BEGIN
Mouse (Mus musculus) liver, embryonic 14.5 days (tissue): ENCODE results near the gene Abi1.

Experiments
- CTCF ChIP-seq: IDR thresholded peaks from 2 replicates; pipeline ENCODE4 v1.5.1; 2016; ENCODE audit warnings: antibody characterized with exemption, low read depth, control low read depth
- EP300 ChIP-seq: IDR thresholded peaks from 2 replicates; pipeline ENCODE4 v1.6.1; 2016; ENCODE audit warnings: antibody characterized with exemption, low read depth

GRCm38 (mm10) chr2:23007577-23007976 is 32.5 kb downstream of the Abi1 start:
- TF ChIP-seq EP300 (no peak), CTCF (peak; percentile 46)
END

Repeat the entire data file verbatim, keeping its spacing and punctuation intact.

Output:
Mouse (Mus musculus) liver, embryonic 14.5 days (tissue): ENCODE results near the gene Abi1.

Experiments
- CTCF ChIP-seq: IDR thresholded peaks from 2 replicates; pipeline ENCODE4 v1.5.1; 2016; ENCODE audit warnings: antibody characterized with exemption, low read depth, control low read depth
- EP300 ChIP-seq: IDR thresholded peaks from 2 replicates; pipeline ENCODE4 v1.6.1; 2016; ENCODE audit warnings: antibody characterized with exemption, low read depth

GRCm38 (mm10) chr2:23007577-23007976 is 32.5 kb downstream of the Abi1 start:
- TF ChIP-seq EP300 (no peak), CTCF (peak; percentile 46)